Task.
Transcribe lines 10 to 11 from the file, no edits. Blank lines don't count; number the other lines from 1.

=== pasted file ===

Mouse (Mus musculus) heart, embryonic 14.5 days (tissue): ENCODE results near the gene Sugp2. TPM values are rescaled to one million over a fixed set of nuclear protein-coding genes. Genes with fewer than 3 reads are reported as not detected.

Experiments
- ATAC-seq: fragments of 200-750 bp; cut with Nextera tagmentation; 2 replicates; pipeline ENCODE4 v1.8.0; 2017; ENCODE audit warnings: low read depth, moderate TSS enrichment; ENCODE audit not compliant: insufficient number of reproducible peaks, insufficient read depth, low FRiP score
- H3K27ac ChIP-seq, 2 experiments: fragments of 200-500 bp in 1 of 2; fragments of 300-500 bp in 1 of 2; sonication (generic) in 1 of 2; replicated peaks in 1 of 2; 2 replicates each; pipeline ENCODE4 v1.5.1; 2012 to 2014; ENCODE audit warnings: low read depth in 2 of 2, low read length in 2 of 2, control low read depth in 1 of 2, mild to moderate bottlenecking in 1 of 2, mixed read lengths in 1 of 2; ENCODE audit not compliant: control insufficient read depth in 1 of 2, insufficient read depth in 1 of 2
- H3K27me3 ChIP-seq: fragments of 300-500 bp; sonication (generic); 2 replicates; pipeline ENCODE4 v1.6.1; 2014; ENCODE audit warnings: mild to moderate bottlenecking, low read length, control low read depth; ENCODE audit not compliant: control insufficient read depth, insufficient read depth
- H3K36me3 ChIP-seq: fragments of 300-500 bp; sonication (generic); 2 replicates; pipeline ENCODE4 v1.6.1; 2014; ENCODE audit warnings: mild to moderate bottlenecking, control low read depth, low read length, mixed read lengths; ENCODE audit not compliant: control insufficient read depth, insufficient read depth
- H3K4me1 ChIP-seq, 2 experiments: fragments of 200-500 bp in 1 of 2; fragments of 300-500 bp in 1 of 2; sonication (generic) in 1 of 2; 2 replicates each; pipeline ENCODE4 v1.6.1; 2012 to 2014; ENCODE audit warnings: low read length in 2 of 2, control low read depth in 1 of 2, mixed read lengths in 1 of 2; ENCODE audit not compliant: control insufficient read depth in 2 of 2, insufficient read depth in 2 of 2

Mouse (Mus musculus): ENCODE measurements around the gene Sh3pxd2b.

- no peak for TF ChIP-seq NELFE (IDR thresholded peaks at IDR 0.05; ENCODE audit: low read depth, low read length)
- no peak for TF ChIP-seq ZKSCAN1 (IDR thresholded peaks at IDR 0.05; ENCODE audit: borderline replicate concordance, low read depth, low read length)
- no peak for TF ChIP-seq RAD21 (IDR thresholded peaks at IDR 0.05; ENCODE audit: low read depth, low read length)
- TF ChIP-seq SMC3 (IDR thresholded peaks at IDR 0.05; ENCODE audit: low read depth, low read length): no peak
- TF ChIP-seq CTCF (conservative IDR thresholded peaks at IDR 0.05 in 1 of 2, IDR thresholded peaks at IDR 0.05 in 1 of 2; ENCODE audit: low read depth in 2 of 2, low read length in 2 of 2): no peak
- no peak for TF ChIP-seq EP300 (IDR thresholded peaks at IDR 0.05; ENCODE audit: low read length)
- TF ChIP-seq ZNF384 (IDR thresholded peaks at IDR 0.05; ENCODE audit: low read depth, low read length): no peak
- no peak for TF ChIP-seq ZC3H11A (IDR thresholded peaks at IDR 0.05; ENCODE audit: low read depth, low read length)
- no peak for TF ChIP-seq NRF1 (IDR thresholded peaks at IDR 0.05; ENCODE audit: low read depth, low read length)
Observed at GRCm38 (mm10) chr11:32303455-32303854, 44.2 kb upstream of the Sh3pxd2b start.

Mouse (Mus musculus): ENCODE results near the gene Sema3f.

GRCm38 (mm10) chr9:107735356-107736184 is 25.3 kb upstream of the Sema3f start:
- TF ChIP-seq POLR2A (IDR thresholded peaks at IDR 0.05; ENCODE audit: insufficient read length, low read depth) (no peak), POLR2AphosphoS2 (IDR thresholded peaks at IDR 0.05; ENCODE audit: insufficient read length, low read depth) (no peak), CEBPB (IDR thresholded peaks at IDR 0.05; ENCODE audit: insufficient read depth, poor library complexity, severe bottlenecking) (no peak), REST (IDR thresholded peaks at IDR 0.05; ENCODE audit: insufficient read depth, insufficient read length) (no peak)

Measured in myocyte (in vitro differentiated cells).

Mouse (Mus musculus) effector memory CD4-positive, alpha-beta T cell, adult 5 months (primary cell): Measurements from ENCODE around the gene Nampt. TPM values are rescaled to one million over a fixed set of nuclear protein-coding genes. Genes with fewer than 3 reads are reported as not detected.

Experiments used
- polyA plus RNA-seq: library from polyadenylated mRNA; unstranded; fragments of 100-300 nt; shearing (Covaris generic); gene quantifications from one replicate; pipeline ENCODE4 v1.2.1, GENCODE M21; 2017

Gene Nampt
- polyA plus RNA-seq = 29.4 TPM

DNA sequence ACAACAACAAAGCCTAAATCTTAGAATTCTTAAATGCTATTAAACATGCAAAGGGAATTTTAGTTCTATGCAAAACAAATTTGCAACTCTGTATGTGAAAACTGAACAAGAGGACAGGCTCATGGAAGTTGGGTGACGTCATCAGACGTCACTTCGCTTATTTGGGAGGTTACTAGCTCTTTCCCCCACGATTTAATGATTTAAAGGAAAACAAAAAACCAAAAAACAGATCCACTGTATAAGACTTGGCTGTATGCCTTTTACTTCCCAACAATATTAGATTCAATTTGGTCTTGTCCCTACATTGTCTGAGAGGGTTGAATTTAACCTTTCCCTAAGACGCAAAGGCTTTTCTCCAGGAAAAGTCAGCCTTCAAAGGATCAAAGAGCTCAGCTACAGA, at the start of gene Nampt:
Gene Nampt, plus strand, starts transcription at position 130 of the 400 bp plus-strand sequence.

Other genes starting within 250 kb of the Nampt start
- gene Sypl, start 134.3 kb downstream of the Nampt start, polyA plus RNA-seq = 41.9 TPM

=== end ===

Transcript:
- no peak for TF ChIP-seq ZKSCAN1 (IDR thresholded peaks at IDR 0.05; ENCODE audit: borderline replicate concordance, low read depth, low read length)
- no peak for TF ChIP-seq RAD21 (IDR thresholded peaks at IDR 0.05; ENCODE audit: low read depth, low read length)